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The Inner Line Permit
Kohima is a beautiful city, the scenic hilly terrain resembling the famous Kangra paintings with slanting roofs kissed by the clouds and silhouettes in lazy sunsets. The silent evenings, deadly dark, express both Kohima’s time zone predicament and its fear of the gun. An enchanting place full of pineapples and anxieties, different poles living so closely as to leave the outsider with an eerie feeling. Walking a Kohima street is like poetry woven from a war-torn rice field still smelling of gunpowder. The people are articulate, extremely hospitable and take pride in their history of valour and courage. But a mist of uncertainty and debates about the future dot the social landscape. It would have become a signpost of a different India had the Japanese not been defeated by allied troops at a fierce battle in 1944, which left eleven thousand dead on both sides. The Kohima War Cemetery has a famous epitaph: "When You Go Home, Tell Them of Us and Say, For Their Tomorrow, We Gave Our Today."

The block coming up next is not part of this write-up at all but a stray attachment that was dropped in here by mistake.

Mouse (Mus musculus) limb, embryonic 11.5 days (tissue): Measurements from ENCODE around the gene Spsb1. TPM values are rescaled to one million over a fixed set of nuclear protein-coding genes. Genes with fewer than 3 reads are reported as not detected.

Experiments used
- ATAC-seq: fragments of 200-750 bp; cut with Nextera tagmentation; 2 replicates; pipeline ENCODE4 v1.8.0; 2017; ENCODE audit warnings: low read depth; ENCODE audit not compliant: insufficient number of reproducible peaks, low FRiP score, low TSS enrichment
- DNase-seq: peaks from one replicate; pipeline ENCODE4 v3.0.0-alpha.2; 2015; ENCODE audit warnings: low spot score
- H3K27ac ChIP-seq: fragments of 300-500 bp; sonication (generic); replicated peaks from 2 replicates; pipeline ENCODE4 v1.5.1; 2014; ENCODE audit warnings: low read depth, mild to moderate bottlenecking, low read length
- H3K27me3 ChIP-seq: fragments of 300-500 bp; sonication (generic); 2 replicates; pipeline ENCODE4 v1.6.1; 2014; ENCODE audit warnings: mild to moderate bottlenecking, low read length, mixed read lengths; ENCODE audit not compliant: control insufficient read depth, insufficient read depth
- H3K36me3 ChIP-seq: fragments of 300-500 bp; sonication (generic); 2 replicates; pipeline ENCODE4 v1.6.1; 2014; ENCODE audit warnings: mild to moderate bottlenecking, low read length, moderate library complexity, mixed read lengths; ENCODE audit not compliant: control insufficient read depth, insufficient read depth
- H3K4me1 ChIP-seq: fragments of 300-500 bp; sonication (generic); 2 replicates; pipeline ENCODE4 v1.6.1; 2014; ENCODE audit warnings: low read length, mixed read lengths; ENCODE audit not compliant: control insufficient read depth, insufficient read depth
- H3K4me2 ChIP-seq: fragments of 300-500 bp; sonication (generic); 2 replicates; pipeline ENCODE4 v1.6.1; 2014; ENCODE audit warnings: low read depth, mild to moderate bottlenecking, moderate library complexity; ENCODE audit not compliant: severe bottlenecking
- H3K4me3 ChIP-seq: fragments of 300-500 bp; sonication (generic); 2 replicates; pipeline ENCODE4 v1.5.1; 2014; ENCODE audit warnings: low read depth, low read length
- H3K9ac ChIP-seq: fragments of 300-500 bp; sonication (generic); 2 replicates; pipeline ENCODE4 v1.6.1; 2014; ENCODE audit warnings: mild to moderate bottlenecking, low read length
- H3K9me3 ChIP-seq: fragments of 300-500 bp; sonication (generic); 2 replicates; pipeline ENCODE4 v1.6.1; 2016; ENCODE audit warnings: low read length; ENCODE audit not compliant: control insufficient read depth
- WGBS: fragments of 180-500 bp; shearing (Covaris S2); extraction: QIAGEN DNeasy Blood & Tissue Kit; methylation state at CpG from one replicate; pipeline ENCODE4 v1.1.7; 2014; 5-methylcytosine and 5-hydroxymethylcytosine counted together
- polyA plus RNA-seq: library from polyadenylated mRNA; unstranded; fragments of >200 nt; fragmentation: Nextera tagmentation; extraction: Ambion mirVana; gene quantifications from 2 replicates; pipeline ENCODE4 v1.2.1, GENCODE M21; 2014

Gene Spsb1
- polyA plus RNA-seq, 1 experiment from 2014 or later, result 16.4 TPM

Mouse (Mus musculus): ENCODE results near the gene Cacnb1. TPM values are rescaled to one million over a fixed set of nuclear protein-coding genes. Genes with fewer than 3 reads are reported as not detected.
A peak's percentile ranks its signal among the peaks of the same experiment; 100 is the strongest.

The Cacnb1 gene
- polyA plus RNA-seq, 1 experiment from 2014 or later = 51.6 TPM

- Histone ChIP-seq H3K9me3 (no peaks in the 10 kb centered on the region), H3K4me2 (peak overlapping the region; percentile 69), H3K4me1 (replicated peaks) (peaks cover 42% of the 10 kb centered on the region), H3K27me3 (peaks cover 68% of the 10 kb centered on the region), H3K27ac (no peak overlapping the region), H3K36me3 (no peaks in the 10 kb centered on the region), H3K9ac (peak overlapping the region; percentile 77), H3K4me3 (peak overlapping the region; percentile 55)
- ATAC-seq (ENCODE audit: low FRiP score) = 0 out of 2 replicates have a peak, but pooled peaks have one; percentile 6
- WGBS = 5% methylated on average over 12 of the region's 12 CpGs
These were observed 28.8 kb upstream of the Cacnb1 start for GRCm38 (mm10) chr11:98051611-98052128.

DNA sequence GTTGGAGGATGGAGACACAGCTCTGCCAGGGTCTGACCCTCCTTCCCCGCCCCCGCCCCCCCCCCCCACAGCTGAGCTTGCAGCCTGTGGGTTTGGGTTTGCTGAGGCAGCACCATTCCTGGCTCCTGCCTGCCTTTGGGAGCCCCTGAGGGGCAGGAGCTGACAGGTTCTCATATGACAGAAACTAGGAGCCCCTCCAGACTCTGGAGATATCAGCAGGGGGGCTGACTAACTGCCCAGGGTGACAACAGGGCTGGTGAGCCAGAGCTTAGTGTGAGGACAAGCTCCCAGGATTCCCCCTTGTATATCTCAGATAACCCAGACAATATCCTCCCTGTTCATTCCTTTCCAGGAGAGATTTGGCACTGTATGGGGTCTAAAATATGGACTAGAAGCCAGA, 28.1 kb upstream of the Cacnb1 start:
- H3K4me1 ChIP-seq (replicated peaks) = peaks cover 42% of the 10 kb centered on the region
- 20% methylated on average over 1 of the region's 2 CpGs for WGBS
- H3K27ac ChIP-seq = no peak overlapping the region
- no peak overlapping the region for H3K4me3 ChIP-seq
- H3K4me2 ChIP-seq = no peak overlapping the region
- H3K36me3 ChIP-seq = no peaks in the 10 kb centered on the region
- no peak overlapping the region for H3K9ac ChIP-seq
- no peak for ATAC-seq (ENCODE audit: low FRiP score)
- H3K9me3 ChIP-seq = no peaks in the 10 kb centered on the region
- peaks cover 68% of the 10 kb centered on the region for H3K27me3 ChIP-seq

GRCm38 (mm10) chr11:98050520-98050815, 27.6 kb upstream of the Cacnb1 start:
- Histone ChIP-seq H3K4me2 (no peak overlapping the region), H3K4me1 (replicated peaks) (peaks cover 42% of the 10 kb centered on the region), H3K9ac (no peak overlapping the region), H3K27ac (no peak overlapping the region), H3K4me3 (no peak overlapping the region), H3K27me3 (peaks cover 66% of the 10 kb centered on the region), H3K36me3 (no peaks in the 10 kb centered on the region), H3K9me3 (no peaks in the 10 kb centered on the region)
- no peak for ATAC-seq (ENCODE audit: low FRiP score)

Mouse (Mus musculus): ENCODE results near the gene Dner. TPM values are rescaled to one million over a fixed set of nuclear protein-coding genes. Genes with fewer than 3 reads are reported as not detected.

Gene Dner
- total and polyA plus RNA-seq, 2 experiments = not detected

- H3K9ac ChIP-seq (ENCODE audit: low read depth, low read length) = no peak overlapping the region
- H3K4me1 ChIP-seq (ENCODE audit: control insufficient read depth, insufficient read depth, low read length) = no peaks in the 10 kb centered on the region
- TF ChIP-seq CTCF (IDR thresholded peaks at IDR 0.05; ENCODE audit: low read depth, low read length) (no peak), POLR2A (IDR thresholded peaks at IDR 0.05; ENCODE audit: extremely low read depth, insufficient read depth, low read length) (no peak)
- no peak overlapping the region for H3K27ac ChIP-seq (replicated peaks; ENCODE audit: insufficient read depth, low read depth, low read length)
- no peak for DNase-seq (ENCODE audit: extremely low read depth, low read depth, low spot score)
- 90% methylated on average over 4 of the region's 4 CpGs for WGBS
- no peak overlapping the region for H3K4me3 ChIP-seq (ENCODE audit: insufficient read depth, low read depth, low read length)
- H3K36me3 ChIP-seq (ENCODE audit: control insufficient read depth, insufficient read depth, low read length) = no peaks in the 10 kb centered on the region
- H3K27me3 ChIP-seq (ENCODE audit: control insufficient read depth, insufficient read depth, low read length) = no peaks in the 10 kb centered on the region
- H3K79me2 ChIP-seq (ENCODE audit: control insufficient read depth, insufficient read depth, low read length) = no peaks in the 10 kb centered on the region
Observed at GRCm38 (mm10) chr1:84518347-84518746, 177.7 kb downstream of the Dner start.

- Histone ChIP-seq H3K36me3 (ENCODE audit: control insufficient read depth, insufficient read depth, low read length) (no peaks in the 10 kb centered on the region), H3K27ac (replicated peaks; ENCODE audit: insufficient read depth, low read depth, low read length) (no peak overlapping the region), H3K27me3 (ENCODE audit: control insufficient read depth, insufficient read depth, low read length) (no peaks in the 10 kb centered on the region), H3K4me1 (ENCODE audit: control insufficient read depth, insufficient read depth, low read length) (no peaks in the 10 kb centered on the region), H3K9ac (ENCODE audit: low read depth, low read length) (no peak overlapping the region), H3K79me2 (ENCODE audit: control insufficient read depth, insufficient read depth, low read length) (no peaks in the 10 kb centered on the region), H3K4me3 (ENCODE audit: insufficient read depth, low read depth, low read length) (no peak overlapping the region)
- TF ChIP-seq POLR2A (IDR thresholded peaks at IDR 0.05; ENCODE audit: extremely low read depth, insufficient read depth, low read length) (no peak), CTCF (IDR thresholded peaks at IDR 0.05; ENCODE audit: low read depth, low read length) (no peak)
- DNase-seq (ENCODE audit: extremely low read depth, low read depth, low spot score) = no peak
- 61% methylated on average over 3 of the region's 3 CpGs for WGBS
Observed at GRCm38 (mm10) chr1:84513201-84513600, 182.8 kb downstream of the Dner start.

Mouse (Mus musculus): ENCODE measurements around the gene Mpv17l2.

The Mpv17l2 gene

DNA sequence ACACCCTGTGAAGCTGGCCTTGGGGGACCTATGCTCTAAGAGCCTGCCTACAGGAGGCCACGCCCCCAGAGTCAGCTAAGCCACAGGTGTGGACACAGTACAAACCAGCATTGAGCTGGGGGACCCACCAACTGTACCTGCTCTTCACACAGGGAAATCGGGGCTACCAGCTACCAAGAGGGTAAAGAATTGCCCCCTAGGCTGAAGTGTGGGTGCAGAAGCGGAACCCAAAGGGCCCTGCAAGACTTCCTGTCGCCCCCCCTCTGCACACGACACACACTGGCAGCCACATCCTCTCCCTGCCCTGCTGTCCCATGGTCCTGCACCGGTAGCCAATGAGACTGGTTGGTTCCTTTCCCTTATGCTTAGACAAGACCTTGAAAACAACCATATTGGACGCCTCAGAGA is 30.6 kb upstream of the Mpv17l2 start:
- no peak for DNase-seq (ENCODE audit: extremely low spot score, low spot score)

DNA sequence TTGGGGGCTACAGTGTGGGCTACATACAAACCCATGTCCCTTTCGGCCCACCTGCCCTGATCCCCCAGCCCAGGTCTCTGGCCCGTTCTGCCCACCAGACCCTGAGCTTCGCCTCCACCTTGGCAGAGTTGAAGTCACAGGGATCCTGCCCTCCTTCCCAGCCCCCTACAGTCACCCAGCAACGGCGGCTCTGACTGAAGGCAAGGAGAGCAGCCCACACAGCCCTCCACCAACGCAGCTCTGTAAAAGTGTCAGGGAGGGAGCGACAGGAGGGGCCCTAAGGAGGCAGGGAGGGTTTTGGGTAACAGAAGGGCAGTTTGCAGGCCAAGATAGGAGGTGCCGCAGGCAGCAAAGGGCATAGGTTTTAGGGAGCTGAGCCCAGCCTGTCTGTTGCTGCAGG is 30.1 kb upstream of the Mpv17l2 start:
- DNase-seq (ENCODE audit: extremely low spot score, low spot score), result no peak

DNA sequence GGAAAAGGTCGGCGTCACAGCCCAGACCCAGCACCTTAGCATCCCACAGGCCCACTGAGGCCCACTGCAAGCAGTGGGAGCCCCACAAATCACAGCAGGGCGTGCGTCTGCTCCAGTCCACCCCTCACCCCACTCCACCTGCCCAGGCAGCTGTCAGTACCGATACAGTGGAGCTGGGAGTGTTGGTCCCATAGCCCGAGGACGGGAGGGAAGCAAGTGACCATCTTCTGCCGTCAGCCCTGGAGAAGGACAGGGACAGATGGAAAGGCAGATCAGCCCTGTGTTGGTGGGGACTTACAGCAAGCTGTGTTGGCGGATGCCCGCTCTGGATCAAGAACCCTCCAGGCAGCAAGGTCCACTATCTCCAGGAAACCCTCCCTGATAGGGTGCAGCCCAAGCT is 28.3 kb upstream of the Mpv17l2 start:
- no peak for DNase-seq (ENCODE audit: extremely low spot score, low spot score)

Presently, it’s the Bangladeshi Muslim infiltration which has Nagas concerned. Home minister Thenucho was quoted as saying, "If we remain unmindful of this silent invasion, one day we may have to work under them.... " Mias, as the unwelcome guests are known here, have spread out in rural areas and many have married local Naga girls. Their children have even been given mixed monikers like the Semias, children of a Sema Naga girl and Mia husband. How do they enter the state in such large numbers when every legitimate visitor has to procure an Inner Line Permit to ‘check’ into Nagaland?